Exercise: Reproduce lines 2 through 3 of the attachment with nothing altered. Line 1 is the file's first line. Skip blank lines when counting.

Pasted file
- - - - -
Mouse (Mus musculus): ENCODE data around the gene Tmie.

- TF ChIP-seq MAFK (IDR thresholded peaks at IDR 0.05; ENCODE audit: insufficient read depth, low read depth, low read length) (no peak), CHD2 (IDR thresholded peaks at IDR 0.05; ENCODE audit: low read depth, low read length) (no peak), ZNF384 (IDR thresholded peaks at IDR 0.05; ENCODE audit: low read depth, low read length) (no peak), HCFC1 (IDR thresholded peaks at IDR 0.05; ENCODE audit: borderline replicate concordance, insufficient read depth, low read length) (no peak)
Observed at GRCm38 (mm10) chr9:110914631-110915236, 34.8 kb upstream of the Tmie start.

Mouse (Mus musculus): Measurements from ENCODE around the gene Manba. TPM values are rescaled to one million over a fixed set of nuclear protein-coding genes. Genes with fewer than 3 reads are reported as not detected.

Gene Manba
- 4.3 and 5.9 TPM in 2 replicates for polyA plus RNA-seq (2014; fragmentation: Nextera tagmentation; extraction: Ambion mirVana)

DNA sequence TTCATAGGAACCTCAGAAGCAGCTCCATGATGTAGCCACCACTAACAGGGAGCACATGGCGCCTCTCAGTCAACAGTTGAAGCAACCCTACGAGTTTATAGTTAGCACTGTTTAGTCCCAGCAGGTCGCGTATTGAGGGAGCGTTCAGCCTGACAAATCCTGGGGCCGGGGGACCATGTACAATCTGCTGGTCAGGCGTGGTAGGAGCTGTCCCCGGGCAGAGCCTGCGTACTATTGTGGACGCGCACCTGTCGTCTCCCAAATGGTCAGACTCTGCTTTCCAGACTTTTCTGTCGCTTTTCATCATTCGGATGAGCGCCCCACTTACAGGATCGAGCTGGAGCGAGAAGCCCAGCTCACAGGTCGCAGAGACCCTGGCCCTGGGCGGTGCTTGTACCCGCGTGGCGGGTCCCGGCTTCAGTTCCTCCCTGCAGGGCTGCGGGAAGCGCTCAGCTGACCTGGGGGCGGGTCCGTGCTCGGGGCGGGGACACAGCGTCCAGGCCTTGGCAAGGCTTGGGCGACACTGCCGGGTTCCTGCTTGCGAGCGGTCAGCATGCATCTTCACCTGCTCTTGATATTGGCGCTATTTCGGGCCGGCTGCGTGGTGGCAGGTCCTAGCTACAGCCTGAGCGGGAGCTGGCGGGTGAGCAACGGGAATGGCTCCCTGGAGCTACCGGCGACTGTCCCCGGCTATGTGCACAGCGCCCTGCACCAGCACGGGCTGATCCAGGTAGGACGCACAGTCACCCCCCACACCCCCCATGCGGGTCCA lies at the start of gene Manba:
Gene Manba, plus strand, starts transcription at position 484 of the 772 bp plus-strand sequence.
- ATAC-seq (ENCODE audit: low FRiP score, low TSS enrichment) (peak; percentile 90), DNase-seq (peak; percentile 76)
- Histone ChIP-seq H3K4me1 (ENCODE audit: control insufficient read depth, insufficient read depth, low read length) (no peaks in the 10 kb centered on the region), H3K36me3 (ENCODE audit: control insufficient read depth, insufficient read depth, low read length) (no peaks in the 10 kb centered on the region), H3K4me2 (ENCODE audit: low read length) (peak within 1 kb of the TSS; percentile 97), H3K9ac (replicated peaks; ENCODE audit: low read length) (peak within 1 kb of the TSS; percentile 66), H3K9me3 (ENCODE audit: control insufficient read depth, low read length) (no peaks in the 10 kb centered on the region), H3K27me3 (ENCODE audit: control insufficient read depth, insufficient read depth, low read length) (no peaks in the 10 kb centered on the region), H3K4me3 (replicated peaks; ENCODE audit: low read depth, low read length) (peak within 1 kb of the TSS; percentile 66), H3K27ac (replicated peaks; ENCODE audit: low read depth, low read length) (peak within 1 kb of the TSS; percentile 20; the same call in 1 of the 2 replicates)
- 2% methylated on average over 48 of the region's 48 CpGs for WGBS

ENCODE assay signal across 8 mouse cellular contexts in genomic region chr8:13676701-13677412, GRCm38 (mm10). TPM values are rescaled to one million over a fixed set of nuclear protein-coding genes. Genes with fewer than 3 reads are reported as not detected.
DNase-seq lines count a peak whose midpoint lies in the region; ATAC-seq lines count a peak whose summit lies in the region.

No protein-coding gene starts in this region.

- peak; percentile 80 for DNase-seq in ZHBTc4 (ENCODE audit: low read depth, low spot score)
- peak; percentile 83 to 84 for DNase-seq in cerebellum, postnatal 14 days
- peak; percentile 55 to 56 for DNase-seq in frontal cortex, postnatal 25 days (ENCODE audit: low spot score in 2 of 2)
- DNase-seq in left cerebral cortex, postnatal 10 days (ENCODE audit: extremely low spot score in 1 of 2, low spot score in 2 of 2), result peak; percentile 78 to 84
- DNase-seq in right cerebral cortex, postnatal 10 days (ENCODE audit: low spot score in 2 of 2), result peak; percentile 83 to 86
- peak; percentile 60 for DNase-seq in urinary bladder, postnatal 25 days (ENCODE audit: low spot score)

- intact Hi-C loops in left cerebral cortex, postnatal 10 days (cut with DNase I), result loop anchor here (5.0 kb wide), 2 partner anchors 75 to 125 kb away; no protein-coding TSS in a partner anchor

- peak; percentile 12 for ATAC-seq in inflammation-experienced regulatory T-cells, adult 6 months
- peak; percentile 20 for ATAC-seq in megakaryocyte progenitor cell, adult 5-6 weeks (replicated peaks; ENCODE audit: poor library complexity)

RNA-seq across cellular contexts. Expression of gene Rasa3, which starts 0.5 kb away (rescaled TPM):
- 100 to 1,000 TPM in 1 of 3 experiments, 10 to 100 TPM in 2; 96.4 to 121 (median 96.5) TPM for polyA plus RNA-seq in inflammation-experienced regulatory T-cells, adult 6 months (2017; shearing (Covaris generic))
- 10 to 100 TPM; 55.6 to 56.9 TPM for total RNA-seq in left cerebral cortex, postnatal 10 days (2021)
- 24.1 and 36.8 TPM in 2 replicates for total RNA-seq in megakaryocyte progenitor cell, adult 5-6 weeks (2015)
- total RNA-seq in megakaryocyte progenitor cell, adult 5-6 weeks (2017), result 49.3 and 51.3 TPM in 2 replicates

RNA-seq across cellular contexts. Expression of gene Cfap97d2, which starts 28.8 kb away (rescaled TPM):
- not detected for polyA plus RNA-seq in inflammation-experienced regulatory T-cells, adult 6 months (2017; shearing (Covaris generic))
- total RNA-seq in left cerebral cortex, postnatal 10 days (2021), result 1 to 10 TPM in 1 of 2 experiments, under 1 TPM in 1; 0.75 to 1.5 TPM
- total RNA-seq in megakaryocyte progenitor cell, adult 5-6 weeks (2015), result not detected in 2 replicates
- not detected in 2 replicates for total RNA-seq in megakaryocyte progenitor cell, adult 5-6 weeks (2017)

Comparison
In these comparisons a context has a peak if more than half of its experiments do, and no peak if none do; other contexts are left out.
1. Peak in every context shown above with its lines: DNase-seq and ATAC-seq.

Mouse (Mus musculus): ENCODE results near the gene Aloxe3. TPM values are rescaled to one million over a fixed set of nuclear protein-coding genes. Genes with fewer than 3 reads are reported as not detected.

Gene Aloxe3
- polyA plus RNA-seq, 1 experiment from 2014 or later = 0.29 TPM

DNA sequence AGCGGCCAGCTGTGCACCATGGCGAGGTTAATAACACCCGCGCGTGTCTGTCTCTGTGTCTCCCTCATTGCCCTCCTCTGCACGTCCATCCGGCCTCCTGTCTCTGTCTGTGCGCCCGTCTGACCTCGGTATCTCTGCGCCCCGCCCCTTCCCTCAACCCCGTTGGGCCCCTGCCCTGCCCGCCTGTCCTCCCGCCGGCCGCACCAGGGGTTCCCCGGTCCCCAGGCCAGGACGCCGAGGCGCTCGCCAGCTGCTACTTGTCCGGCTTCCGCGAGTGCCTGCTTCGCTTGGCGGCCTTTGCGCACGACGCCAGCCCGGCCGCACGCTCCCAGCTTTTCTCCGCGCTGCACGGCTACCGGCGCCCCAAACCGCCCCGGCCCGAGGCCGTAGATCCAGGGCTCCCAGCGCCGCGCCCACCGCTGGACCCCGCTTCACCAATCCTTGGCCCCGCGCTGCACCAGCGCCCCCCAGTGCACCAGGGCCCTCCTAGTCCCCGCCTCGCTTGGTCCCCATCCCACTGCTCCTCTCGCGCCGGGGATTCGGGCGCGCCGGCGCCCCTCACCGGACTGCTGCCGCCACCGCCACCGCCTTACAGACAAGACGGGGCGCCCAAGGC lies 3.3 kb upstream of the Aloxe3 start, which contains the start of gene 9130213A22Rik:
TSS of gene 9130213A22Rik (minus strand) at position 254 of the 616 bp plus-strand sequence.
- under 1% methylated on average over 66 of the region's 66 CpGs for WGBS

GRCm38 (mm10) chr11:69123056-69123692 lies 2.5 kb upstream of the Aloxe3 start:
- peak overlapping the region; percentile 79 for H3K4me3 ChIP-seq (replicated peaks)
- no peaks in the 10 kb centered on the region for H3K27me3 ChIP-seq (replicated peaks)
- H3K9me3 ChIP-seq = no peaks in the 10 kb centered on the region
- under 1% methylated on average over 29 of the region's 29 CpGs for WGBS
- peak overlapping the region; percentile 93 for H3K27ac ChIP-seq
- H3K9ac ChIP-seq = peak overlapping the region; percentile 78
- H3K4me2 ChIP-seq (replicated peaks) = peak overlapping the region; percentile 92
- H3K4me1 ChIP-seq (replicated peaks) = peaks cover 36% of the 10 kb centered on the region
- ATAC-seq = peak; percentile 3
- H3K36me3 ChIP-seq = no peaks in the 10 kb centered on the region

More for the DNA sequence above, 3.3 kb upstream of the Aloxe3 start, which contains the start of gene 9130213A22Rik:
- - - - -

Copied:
- TF ChIP-seq MAFK (IDR thresholded peaks at IDR 0.05; ENCODE audit: insufficient read depth, low read depth, low read length) (no peak), CHD2 (IDR thresholded peaks at IDR 0.05; ENCODE audit: low read depth, low read length) (no peak), ZNF384 (IDR thresholded peaks at IDR 0.05; ENCODE audit: low read depth, low read length) (no peak), HCFC1 (IDR thresholded peaks at IDR 0.05; ENCODE audit: borderline replicate concordance, insufficient read depth, low read length) (no peak)
Observed at GRCm38 (mm10) chr9:110914631-110915236, 34.8 kb upstream of the Tmie start.